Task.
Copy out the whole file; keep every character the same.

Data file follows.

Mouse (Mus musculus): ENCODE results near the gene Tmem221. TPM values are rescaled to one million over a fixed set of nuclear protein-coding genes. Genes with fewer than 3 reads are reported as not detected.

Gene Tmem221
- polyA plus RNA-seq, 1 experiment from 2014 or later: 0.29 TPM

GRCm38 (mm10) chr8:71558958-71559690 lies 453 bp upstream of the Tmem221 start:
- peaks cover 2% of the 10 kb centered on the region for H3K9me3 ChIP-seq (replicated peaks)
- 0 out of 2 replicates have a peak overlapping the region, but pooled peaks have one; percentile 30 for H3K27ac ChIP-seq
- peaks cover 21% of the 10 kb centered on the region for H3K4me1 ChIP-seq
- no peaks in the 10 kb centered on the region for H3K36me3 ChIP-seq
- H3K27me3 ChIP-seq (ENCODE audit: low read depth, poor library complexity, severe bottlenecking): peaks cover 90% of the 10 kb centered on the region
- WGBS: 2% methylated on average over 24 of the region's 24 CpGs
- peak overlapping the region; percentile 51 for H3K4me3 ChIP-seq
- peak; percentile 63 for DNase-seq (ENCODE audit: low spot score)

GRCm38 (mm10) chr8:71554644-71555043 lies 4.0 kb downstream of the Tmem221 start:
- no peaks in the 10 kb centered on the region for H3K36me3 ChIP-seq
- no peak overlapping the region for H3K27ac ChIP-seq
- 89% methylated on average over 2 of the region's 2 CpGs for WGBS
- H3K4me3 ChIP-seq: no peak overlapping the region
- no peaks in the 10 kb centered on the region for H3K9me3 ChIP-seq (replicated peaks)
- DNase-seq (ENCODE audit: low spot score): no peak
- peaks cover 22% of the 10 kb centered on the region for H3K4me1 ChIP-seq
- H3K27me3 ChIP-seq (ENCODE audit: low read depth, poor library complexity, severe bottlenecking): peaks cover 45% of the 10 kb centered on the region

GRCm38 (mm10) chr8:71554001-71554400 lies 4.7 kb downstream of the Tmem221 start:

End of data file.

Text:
Mouse (Mus musculus): ENCODE results near the gene Tmem221. TPM values are rescaled to one million over a fixed set of nuclear protein-coding genes. Genes with fewer than 3 reads are reported as not detected.

Gene Tmem221
- polyA plus RNA-seq, 1 experiment from 2014 or later: 0.29 TPM

GRCm38 (mm10) chr8:71558958-71559690 lies 453 bp upstream of the Tmem221 start:
- peaks cover 2% of the 10 kb centered on the region for H3K9me3 ChIP-seq (replicated peaks)
- 0 out of 2 replicates have a peak overlapping the region, but pooled peaks have one; percentile 30 for H3K27ac ChIP-seq
- peaks cover 21% of the 10 kb centered on the region for H3K4me1 ChIP-seq
- no peaks in the 10 kb centered on the region for H3K36me3 ChIP-seq
- H3K27me3 ChIP-seq (ENCODE audit: low read depth, poor library complexity, severe bottlenecking): peaks cover 90% of the 10 kb centered on the region
- WGBS: 2% methylated on average over 24 of the region's 24 CpGs
- peak overlapping the region; percentile 51 for H3K4me3 ChIP-seq
- peak; percentile 63 for DNase-seq (ENCODE audit: low spot score)

GRCm38 (mm10) chr8:71554644-71555043 lies 4.0 kb downstream of the Tmem221 start:
- no peaks in the 10 kb centered on the region for H3K36me3 ChIP-seq
- no peak overlapping the region for H3K27ac ChIP-seq
- 89% methylated on average over 2 of the region's 2 CpGs for WGBS
- H3K4me3 ChIP-seq: no peak overlapping the region
- no peaks in the 10 kb centered on the region for H3K9me3 ChIP-seq (replicated peaks)
- DNase-seq (ENCODE audit: low spot score): no peak
- peaks cover 22% of the 10 kb centered on the region for H3K4me1 ChIP-seq
- H3K27me3 ChIP-seq (ENCODE audit: low read depth, poor library complexity, severe bottlenecking): peaks cover 45% of the 10 kb centered on the region

GRCm38 (mm10) chr8:71554001-71554400 lies 4.7 kb downstream of the Tmem221 start: